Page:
In a succession of actions that have commanded world attention, the global justice movement is charting a path through new political terrain, if one that contains hauntingly familiar historical formations.
A neo-feudal aura surrounds the convocations of the WTO, IMF, World Bank and G8. Behind chain-link and barbed-wire battlements, statesmen and bureaucrats draw up pacts that will form the constitution for a one-economy corporate world.
Unimpeded capital movement, free trade, intellectual property protections and other market rights are enshrined in international treaties that liberate transnational corporations from regulation by nation-states. Written out of this process are the world’s 6 billion commoners, along with their voting rights, human rights, labor rights, social rights, economic rights and environmental rights.
People are being slowly disenfranchised, unable to control basic aspects of their lives and their communities through the traditional channels of representative government. Europeans exclude hormone-treated U.S. beef, only to find it can’t be done without suffering hefty WTO sanctions. Americans pass legislation that protects the world’s vanishing sea turtles. Woops, hello WTO, goodbye turtles. People in Massachusetts enact a boycott of companies that do business with Burma’s killer generals. Too bad, trade policy trumps human rights.
We are witnessing an unprecedented transfer of power from people and their governments to global institutions whose allegiance is to abstract free-market principle, and whose favored citizens are soulless corporate entities that have the power to shape and break nations.
Making the protection of capital the primary focus of international cooperation means problems that demand world attention lose out. U.N. Secretary-General Kofi Annan has called for a $10 billion global health fund to combat AIDS and other infectious diseases. Yet at the G8 summit, leaders pledged only $1.3 billion (0.4 per cent of Bush’s proposed 2002 budget for the U.S. military) to help the 36 million people doomed to a slow death by AIDS≠≠and made sure to do nothing to upset the pharmaceutical corporations and their AIDS-treatment cartel.
In feudal times, kings and lords held power through divine right. To challenge their authority was to oppose God, a heresy worthy of death. Now enlightened, we view such notions as foolish. Yet the divine right of yore has been replaced by a pantheon of free market verities whose lock on popular thought is so strong that heresy can be kept in check through ridicule. Commenting on the Genoa protesters, the New York Times’ Thomas Friedman sneered: “To be against globalization is to be against so many things – from cell phones to trade to Big Macs – that it connotes nothing. Which is why the anti-globalization protests have produced noise but nothing that has improved anyone’s life.”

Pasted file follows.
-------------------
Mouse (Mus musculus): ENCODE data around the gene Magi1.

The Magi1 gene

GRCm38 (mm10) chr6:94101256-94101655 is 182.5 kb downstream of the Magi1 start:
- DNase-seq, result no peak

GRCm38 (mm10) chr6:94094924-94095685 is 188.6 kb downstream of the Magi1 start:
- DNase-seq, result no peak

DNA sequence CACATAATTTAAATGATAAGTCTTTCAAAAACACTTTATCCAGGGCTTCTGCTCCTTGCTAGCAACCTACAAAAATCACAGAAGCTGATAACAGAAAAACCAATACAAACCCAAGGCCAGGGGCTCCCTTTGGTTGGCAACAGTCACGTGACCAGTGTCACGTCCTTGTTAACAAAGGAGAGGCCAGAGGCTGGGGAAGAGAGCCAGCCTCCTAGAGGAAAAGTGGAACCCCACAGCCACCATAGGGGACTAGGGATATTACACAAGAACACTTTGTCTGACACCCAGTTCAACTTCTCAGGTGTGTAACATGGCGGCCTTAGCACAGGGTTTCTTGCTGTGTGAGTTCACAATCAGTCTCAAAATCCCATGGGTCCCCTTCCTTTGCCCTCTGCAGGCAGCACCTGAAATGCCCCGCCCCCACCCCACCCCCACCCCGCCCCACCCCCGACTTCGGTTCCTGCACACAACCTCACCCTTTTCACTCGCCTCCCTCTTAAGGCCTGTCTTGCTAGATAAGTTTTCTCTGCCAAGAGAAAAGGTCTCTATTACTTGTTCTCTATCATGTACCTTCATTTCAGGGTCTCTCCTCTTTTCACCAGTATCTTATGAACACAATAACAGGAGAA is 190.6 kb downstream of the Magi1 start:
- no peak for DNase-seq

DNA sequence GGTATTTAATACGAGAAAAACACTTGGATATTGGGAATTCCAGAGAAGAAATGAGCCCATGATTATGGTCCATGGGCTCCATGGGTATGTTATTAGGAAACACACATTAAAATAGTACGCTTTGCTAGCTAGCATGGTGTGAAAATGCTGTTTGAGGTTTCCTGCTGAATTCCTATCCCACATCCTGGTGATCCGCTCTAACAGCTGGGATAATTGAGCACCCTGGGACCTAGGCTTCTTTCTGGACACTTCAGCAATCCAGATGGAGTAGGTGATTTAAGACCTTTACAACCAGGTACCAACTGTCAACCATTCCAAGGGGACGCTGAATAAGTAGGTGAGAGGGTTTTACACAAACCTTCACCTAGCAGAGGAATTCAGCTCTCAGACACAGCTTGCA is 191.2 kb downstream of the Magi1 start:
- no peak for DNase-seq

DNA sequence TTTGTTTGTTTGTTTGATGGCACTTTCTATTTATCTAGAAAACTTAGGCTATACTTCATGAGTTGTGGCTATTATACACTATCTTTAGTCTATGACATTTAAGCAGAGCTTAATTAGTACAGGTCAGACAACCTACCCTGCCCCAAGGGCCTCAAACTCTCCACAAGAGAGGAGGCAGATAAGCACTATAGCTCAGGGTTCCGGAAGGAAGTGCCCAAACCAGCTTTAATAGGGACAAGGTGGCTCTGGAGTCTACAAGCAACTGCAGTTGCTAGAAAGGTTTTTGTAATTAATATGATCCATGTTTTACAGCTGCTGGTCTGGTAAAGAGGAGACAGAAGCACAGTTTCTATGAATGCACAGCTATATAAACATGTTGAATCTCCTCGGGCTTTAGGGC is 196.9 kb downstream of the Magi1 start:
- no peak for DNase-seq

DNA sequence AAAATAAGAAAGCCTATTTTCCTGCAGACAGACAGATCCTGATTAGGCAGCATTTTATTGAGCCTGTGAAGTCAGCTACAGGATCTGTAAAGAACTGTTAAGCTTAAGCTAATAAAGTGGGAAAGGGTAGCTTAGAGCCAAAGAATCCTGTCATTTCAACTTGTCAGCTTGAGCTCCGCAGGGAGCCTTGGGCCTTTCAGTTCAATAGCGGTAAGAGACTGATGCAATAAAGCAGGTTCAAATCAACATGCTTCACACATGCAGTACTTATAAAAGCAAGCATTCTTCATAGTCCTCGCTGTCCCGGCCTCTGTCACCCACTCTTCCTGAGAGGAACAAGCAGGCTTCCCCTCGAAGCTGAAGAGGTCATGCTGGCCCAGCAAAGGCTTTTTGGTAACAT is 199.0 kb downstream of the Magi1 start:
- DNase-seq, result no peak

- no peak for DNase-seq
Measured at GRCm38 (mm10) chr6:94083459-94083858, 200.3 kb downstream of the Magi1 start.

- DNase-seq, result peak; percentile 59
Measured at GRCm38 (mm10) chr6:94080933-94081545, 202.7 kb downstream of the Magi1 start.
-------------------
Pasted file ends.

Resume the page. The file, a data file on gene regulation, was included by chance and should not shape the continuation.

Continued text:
The good news: The globalization protests show that people are not duped by such inanities. Where faithful flocks once bowed before an all-powerful deity, the revolutions of the 18th and 19th centuries ushered in an era of constitutional democracies. Today’s world citizens, imbued with an elixir of liberty, equality and fraternity, are starting to realize that unaccountable global institutions threaten their hard-won political freedoms.
“We are seeing the globalization of citizenship,” Saskia Sassen noted in these pages in March (“How to Confront Globalization,” March 19). The protesters are “conducting themselves as denationalized citizens in a way that interestingly parallels the formalized rights and entitlements that allow corporations to function on an international level.”
This transformation is dawning on the the G8 leaders, who will next gather at a hideaway in the Canadian Rockies accessible by only one road, and the WTO bureaucrats, who are scheduled to meet in the remote monarchy of Qatar. The latter are no doubt waiting for China’s ascension to hold their meeting in Beijing. On Tiananmen Square perchance?
Joel Bleifuss, a former director of the Peace Studies Program at the University of Missouri-Columbia, is the editor & publisher of In These Times, where he has worked since October 1986.